“We hope that our collaborative work will lead to a new global framework to assess potential toxicity for new drugs and explain the biological mechanisms by which some drugs, known to cause birth defects, may operate. It’s possible that at some point in the future, regulatory agencies such as the U.S. Food and Drug Administration and the U.S. Environmental Protection Agency may use this approach to evaluate the risk of new drugs or other chemical applications,” says Dr. Ma’ayan.

The paper is titled “Toxicology Knowledge Graph for Structural Birth Defects.” 

Additional co-authors are John Erol Evangelista (Icahn Mount Sinai), Daniel J. B. Clarke (Icahn Mount Sinai), Zhuorui Xie (Icahn Mount Sinai), Giacomo B. Marino, (Icahn Mount Sinai), Vivian Utti (Icahn Mount Sinai), Sherry L. Jenkins (Icahn Mount Sinai), Taha Mohseni Ahooyi (Children’s Hospital of Philadelphia), Cristian G. Bologa (University of New Mexico), Jeremy J. Yang (University of New Mexico), Jessica L. Binder (University of New Mexico), Praveen Kumar (University of New Mexico), Christophe G. Lambert (University of New Mexico), Jeffrey S. Grethe (University of California San Diego), Eric Wenger (Children’s Hospital of Philadelphia), Deanne Taylor, (Children’s Hospital of Philadelphia), Tudor I. Oprea (Children’s Hospital of Philadelphia), and Bernard de Bono (University of Auckland, New Zealand).

The project was supported by National Institutes of Health grants OT2OD030160, OT2OD030546, OT2OD032619, and OT2OD030162. 

About the Icahn School of Medicine at Mount Sinai

The Icahn School of Medicine at Mount Sinai is internationally renowned for its outstanding research, educational, and clinical care programs. It is the sole academic partner for the eight- member hospitals* of the Mount Sinai Health System, one of the largest academic health systems in the United States, providing care to a large and diverse patient population.  

Ranked 14th nationwide in National Institutes of Health (NIH) funding and among the 99th percentile in research dollars per investigator according to the Association of American Medical Colleges, Icahn Mount Sinai has a talented, productive, and successful faculty. More than 3,000 full-time scientists, educators, and clinicians work within and across 44 academic departments and 36 multidisciplinary institutes, a structure that facilitates tremendous collaboration and synergy. Our emphasis on translational research and therapeutics is evident in such diverse areas as genomics/big data, virology, neuroscience, cardiology, geriatrics, as well as gastrointestinal and liver diseases.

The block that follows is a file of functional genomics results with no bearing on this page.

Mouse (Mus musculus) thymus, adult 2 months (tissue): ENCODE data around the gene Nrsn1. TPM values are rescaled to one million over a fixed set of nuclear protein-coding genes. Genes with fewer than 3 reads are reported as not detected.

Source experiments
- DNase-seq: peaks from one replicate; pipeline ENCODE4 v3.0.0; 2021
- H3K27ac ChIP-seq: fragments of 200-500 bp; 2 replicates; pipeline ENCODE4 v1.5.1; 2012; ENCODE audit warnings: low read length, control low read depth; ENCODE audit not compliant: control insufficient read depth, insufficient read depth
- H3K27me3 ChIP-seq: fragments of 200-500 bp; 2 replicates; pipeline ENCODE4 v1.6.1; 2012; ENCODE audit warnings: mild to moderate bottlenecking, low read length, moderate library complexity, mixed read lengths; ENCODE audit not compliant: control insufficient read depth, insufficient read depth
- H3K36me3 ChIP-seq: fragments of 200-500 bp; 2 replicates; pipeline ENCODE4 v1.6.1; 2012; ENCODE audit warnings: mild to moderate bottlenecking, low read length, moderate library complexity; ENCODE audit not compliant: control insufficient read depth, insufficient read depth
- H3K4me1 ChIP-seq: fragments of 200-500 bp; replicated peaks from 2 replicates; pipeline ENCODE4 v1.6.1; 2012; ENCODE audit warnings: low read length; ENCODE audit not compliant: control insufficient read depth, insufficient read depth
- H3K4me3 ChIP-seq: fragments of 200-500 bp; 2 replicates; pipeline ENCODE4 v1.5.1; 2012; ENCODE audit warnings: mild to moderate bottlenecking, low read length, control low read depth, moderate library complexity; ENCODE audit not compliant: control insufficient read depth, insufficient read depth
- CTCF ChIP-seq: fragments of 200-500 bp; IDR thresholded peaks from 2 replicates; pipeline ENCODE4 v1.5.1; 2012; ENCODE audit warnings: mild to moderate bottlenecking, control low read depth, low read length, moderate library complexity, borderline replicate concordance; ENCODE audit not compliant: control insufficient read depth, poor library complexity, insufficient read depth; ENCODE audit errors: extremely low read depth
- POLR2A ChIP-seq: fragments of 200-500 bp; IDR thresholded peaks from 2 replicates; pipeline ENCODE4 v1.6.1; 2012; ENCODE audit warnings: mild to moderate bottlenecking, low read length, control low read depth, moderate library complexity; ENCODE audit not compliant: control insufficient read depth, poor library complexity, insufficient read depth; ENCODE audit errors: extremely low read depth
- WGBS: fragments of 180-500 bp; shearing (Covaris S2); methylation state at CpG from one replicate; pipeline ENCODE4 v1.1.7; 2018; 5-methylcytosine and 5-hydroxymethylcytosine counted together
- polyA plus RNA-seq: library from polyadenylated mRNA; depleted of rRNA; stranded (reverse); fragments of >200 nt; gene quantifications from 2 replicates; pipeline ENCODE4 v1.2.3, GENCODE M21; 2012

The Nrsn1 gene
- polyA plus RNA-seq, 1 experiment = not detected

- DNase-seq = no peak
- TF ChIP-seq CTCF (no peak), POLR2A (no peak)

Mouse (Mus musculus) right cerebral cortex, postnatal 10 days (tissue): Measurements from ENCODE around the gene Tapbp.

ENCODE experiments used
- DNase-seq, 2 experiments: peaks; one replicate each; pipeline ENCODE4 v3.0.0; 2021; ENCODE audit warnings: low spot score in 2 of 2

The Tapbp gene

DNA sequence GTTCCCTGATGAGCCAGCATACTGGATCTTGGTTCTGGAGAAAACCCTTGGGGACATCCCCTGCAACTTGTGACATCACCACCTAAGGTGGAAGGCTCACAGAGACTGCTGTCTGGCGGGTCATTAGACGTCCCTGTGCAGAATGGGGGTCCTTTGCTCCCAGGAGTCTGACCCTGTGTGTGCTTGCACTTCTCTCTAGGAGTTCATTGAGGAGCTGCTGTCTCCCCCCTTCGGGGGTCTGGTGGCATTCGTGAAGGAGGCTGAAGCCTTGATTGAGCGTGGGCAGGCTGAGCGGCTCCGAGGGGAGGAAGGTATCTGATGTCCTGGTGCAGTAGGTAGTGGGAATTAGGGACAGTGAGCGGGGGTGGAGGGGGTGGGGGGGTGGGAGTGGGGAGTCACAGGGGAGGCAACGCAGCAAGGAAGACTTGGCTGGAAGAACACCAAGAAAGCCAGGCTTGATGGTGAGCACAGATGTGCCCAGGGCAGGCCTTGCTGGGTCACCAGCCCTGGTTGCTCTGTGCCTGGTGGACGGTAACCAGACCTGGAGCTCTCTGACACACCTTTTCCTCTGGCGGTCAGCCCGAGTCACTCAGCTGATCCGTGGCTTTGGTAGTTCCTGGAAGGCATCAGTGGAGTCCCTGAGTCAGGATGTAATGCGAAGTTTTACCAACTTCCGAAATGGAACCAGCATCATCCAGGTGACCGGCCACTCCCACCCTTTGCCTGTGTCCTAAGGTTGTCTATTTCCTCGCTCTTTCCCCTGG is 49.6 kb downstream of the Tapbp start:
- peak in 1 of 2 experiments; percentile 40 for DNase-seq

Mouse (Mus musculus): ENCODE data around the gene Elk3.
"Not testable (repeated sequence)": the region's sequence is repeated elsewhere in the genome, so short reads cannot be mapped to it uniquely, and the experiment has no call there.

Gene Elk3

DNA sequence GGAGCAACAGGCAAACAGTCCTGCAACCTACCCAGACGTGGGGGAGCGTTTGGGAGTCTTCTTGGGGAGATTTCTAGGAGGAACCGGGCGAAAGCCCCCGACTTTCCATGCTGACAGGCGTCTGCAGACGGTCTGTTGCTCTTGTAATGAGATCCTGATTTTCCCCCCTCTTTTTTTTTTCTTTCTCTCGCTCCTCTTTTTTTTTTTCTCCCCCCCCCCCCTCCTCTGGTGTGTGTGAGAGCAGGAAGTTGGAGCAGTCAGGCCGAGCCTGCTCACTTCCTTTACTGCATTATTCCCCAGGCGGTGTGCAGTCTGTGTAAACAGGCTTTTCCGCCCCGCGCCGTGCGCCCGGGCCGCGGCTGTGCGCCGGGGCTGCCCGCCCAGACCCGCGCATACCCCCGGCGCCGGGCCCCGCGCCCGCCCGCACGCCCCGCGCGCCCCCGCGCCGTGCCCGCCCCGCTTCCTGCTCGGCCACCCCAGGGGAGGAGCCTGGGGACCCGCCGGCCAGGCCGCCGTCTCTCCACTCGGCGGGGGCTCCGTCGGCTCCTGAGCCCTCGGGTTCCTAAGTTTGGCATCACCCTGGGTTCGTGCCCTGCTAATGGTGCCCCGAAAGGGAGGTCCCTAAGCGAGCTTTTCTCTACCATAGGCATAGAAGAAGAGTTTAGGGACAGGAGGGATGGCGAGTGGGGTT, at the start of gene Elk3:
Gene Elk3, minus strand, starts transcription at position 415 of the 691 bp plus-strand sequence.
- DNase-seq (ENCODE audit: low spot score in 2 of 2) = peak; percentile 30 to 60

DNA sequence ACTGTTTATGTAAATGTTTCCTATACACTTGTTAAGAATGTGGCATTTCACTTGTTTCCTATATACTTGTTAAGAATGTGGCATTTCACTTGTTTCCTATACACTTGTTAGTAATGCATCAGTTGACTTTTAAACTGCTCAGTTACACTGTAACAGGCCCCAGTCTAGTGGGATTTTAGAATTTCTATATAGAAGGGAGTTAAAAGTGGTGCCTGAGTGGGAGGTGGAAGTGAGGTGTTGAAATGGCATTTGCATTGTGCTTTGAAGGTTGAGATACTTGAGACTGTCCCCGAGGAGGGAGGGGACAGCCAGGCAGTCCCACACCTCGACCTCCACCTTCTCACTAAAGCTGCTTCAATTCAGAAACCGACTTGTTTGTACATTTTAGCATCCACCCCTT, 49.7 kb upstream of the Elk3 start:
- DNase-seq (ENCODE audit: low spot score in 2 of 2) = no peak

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Icahn Mount Sinai’s commitment to breakthrough science and clinical care is enhanced by academic affiliations that supplement and complement the School’s programs.

Through the Mount Sinai Innovation Partners (MSIP), the Health System facilitates the real-world application and commercialization of medical breakthroughs made at Mount Sinai. Additionally, MSIP develops research partnerships with industry leaders such as Merck & Co., AstraZeneca, Novo Nordisk, and others.

The Icahn School of Medicine at Mount Sinai is located in New York City on the border between the Upper East Side and East Harlem, and classroom teaching takes place on a campus facing Central Park. Icahn Mount Sinai’s location offers many opportunities to interact with and care for diverse communities. Learning extends well beyond the borders of our physical campus, to the eight hospitals of the Mount Sinai Health System, our academic affiliates, and globally.


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About the Mount Sinai Health System

Mount Sinai Health System is one of the largest academic medical systems in the New York metro area, with 48,000 employees working across eight hospitals, more than 400 outpatient practices, more than 600 research and clinical labs, a school of nursing, and a leading school of medicine and graduate education. Mount Sinai advances health for all people, everywhere, by taking on the most complex health care challenges of our time—discovering and applying new scientific learning and knowledge; developing safer, more effective treatments; educating the next generation of medical leaders and innovators; and supporting local communities by delivering high-quality care to all who need it.